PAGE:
A life without envy
‘Our envy of others devours us most of all,’ said Russian author Alexander Solzhenitsyn. And two thousand years before that, Socrates called envy the ‘ulcer of the soul’. Envy is an emotion as old as humanity. It is insidious and corrosive, eating away at us as we hunger for the things we don’t have but think we need. And if anger was the defining emotion of the 90s, when the papers were plastered with stories about road rage, air rage, trolley rage and every other kind of rage, envy may come to define the Noughties. After all, the credit crunch could never have existed without greed, and greed cannot exist without envy – an insatiable desire for more that can never be fulfilled, no matter how much we have.
This desire was stoked primarily by the media, whether it be property supplements making us salivate over gleaming inner-city penthouses or cavernous barn conversions, or the covers of women’s glossies adorned with impossibly skinny models, A-listers and celebrities. The pre-credit crunch era was defined by a constant drip, drip of pressure to be richer, thinner, prettier, younger, get more equity in our houses or the latest piece of hi-tech, must-have gadgetry. And now, of course, we are paying a heavy price, as the debt-filled bubble inflated by all that envy and greed has burst, messily and painfully.
In Affluenza, psychologist Oliver James describes this constant yearning for things we don’t really need or can never be as a sickness that causes a permanent state of insecurity, which in turn leads to anxiety and depression. ‘The classic example of envy is that, in the English-speaking world, women are made to be obsessed with their physical appearance in a way that women are not in other countries. For example, in Russia or Denmark women want to please the person they are looking at in the mirror, not make other women envious or men long for them,’ he says.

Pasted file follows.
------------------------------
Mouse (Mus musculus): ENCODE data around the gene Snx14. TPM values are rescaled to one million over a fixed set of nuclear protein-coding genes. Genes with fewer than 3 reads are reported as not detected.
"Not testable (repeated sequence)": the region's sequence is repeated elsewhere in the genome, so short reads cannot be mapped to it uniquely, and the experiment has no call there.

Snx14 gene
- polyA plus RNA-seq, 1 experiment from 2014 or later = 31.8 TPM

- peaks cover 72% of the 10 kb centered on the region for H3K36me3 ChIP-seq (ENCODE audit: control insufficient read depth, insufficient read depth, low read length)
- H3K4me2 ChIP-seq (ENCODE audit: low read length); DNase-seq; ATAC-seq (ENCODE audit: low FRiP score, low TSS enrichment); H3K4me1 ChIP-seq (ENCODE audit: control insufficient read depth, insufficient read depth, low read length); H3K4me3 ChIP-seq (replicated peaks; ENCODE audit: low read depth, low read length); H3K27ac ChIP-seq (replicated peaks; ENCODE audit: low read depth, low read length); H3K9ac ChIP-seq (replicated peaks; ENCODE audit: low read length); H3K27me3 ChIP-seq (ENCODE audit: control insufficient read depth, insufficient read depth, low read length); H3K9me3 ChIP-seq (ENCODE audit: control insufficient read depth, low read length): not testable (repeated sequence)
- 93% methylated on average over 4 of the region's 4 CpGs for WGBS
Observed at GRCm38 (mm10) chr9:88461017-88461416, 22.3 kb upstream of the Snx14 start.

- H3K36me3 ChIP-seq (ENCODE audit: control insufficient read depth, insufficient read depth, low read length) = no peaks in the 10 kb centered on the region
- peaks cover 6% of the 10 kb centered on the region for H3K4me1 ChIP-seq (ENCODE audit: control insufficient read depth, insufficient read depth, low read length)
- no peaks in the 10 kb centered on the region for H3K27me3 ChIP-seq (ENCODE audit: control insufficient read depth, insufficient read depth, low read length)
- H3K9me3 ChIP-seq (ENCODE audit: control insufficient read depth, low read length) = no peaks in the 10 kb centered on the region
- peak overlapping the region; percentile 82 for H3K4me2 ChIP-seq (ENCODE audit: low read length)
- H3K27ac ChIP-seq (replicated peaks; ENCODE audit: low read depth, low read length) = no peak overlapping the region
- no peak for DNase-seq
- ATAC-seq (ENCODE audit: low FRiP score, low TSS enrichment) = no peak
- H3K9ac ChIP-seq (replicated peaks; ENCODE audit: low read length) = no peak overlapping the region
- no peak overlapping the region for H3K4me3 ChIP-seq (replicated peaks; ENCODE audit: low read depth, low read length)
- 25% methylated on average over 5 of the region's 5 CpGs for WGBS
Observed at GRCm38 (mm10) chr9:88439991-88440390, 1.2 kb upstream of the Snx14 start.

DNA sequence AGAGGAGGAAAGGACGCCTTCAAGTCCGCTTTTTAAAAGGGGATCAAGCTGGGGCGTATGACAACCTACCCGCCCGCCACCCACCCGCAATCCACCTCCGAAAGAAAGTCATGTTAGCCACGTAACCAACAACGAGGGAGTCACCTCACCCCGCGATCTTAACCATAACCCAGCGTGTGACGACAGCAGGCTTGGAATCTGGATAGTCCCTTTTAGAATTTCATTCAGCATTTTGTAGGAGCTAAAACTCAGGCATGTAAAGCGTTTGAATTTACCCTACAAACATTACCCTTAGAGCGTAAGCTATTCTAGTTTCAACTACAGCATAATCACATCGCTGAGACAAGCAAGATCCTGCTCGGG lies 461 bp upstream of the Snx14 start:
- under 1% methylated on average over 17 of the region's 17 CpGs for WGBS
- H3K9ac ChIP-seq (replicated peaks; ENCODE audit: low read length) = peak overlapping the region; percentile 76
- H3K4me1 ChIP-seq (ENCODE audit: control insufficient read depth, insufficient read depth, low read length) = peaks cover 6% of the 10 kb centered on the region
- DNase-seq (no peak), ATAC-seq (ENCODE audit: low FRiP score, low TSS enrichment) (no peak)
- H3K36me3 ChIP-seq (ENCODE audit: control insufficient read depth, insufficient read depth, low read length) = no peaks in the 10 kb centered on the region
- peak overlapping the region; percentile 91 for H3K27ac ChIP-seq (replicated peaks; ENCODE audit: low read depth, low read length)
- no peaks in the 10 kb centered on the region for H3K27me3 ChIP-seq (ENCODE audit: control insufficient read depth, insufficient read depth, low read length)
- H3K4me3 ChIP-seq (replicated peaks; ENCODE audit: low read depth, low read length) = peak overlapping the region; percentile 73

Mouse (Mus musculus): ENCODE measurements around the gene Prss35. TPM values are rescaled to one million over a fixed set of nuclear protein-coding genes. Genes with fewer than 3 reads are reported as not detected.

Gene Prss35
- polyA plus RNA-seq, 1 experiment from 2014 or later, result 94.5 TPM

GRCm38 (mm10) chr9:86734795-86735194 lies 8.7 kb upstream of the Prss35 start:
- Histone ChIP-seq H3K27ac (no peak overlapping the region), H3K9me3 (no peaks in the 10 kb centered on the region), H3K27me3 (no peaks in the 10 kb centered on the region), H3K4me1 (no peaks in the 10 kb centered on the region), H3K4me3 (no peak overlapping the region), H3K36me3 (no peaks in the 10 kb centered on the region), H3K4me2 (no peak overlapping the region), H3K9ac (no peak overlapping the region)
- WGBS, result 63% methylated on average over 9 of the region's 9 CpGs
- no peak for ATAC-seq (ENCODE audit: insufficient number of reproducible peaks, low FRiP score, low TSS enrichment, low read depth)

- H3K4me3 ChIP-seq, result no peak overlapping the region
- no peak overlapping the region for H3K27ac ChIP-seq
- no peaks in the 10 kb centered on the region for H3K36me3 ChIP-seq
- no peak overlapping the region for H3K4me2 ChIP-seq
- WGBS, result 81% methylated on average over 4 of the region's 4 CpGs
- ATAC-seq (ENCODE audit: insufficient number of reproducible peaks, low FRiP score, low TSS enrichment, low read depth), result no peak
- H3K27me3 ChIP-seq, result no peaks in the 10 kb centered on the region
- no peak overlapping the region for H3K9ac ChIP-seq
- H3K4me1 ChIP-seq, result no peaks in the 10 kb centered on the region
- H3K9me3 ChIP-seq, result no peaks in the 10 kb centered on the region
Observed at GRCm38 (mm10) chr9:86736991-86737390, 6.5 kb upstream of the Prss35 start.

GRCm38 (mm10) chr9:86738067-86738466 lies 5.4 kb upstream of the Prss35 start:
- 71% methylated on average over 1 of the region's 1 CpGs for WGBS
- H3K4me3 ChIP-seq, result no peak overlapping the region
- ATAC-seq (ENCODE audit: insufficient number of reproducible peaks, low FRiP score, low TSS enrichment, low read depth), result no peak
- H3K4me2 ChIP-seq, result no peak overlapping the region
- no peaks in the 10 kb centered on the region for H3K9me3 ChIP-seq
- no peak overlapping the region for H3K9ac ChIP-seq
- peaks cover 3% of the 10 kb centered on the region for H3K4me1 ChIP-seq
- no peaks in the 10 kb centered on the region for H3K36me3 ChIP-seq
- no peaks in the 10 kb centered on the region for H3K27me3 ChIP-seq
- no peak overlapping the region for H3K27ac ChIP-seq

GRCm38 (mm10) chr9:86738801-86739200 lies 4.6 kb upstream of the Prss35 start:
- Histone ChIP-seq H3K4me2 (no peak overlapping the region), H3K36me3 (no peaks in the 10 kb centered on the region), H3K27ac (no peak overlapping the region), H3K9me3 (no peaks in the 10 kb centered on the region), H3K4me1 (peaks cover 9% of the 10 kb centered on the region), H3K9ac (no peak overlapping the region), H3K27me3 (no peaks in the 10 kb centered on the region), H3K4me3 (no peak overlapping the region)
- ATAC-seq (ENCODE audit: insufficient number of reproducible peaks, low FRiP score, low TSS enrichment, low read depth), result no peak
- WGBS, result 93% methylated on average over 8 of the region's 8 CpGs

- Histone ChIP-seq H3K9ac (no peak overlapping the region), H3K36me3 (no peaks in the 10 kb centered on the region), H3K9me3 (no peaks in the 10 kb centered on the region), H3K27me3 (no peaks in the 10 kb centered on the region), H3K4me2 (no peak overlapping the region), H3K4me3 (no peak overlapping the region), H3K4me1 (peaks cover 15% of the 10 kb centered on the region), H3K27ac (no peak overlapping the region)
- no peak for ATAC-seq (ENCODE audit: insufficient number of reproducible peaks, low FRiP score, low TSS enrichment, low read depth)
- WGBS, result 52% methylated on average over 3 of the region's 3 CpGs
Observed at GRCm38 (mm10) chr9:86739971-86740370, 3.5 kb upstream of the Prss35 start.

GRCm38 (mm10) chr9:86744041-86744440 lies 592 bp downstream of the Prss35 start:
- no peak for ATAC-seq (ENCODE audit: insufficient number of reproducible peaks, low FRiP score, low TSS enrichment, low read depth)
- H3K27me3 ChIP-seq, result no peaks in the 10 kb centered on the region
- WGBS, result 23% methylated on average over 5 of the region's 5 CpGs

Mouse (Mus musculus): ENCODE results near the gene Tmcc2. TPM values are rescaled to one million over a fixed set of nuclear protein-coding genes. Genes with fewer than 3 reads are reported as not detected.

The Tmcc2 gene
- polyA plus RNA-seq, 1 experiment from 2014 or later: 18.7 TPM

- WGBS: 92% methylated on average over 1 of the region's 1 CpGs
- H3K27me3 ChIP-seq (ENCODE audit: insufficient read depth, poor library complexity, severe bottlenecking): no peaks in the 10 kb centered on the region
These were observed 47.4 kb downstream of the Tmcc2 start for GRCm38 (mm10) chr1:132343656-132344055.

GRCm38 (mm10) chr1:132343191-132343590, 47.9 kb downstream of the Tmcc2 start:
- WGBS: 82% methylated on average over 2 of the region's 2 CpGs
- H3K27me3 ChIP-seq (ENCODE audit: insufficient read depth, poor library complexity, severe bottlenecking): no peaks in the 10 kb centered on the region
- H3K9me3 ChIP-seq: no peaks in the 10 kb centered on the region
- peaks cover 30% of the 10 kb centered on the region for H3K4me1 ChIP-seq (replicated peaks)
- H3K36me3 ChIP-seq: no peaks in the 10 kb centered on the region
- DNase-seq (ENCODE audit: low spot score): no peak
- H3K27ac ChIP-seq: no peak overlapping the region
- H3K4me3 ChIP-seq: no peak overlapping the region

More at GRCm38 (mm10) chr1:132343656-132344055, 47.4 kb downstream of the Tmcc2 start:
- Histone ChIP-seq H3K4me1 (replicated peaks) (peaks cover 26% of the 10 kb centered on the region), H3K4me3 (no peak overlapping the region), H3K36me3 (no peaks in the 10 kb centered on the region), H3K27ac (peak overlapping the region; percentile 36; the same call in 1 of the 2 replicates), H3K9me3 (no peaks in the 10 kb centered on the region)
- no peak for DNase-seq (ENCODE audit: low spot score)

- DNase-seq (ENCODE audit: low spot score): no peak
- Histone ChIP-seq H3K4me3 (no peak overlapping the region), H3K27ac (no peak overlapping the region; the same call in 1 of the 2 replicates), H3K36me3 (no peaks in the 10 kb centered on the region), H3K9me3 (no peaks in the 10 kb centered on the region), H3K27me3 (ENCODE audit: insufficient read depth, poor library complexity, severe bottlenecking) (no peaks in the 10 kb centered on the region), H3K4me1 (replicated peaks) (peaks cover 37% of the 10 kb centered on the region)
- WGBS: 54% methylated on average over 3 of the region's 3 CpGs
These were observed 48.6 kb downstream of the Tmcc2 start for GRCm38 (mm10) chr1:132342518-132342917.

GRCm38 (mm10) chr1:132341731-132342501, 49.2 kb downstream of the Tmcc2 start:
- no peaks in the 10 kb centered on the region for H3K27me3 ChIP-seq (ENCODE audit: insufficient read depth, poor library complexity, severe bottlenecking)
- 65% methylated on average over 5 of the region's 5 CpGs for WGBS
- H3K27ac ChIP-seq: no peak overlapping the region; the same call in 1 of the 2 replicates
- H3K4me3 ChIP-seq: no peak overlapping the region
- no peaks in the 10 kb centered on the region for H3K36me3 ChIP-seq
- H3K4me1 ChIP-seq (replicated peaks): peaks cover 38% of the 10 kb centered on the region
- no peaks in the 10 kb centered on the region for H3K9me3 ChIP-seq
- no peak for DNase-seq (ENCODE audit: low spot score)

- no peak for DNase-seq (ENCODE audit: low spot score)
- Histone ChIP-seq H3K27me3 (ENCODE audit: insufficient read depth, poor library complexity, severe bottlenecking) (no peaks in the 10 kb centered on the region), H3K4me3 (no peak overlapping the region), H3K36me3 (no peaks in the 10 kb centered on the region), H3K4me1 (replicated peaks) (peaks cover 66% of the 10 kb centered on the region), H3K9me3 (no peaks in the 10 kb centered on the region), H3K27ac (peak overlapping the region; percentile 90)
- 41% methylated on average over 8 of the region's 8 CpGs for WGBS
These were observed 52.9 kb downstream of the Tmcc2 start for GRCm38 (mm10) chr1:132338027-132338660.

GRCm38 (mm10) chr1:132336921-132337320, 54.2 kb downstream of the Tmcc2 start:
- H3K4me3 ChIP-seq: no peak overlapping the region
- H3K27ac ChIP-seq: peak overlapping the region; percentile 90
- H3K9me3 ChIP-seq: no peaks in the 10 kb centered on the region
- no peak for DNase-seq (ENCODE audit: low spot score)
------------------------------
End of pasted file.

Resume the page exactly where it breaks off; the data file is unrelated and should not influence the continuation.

James believes that this particular brand of envy is unique to English-speaking countries like the UK or US, driven by our obsession with celebrity magazines and the far higher rate at which we are bombarded with advertising – the US spends four times per capita more on advertising than continental Europe, while we spend twice as much. ‘Our envy is also fuelled by magazines like Heat, or stories like one I recently saw in the papers which featured a photo of Kate Moss’s bottom and a headline laughing at her cellulite,’ says James. ‘The celebrity culture here builds people up to knock them down, so we get the simultaneous message of “The only thing that matters is to be a millionaire, to be famous and a contestant on Big Brother,” with a constant drip of destructive, envious commentary on the people who have the things we’re told we should have.’
This still doesn’t explain why some of us envy more than others, or where this unhelpful emotion comes from. Why, when bombarded with the same adverts, newspaper headlines and glossy magazine features, do some people remain perfectly content with their size-12 body and average life, while others would give anything to slither into Kate Moss’s skinny jeans or go shopping on Bond Street with the WAGs?
The answer, as with most adult afflictions, lies in our childhood. Melanie Klein, one of the 20th century’s great psychoanalysts, wrote in Envy and Gratitude that our envious feelings begin when we’re tiny babies and gather pace throughout our childhood. We can all remember the sickening feeling of seeing a sibling favoured over us, how much we resented the arrival of a new baby, the acute pain of wearing hand-me-downs while our friends wore designer jeans to school, or got bigger, flashier toys than us every Christmas.
Phillip Hodson, of the British Association for Counselling and Psychotherapy, says these experiences are common to most children. ‘In our first introduction to social life and the family, we notice that some people have more things than others. Envy is usually about things and stuff, as opposed to jealousy, which is about wanting the people themselves to have a relationship with you.’
Sibling rivalry is at the same time one of the classic manifestations and origins of envy. And the ruthless competitiveness we feel with our brothers and sisters can be compounded by parents who are envious of their neighbours, friends and peers – this teaches us that envy is a normal, acceptable reaction to the experience of having less than those around us. Hodson agrees with Oliver James in blaming our money-obsessed society for the envy epidemic that has recently taken hold. But he emphasises that the things we lust after will never bring us the happiness or satisfaction we crave, mostly because they are merely symbolic of the things we really want. ‘Some people think that unless they’ve got a certain house, car, etc they are nothing,’ he says. ‘But these things are always symbolic of deeper needs. In a way, we’re looking for the great goals in life, which are a sense of security, secure attachment to another and, ultimately, feeling valuable and loved.’